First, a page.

An attendance policy which was unduly burdensome might be struck down by the courts. determining what is unduly burdensome is fairly discretionary. A policy which required attendance every day of the quarter in order to receive an "A" would probably be considered unreasonable as it does not allow for illness or to the extenuating circumstances. Conversely, a policy that states that student's grade will drop one letter grade if the student fails to attend 80 percent of the scheduled classes would probably meet a reasonableness standard as it allows for some flexibility in attendance.
2. Rationally related to student performance.
This standard does not seem to pose much of a problem as in the majority of cases, class attendance is highly correlative of student performance. However, the appearance of being rationally related can be strengthened by a statement on the syllabus expressing why class attendance is important. Examples might be: "Negotiations is a class requiring handson experience. Much of class time will be devoted to acting out different negotiation techniques. Therefore, class attendance is vital to a full understanding of negotiation concepts." Or; "Because the textbook is supplemented in class by outside materials, class discussions and/or lectures, class attendance is critical for a full understanding of the course."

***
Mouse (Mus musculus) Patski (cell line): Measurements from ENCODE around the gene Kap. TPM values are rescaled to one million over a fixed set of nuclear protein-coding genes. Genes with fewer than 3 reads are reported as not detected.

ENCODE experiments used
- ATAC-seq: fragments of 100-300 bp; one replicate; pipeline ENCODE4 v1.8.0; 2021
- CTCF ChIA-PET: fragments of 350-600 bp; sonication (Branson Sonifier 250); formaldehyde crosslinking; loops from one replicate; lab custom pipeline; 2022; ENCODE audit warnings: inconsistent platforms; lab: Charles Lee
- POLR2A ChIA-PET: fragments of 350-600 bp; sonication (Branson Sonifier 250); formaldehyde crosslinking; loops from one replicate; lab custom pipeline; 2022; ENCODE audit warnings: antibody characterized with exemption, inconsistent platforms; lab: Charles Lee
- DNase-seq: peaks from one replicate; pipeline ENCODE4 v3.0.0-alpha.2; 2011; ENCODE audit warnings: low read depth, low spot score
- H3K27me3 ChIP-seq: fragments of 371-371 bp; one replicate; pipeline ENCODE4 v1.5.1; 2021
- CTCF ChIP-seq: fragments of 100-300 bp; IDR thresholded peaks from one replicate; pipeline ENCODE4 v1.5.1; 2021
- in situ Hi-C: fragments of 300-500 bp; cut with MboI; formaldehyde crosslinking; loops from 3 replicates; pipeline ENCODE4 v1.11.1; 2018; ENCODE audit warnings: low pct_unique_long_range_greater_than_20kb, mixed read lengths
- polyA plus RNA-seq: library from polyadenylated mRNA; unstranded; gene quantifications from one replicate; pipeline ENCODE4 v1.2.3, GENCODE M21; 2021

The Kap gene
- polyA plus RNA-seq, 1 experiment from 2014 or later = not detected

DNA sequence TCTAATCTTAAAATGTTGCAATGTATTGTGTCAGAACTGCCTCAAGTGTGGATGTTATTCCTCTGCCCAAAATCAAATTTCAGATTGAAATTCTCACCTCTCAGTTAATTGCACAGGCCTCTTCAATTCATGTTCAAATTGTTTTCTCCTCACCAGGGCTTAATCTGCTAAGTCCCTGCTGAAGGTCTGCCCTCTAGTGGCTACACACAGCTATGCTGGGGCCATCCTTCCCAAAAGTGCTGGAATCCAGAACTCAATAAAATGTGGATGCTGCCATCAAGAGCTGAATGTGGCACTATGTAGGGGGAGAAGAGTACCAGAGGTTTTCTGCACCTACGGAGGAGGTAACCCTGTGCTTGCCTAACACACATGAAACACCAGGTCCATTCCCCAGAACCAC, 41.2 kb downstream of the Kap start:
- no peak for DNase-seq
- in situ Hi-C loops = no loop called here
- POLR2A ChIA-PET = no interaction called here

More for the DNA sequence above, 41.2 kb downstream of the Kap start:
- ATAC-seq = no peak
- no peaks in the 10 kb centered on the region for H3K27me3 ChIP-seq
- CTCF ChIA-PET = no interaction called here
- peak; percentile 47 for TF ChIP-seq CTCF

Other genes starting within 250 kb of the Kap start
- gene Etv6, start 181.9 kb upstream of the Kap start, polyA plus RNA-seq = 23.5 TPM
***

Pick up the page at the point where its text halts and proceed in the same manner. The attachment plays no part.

It is extremely important that students be given notice of the policy at the beginning of the course so that they know what is expected of them. The best way to accomplish such notice is by including the policy on the syllabus that is distributed at the beginning of the course. The faculty member should be sure to draw the student's attention to the policy when the syllabi are handed out.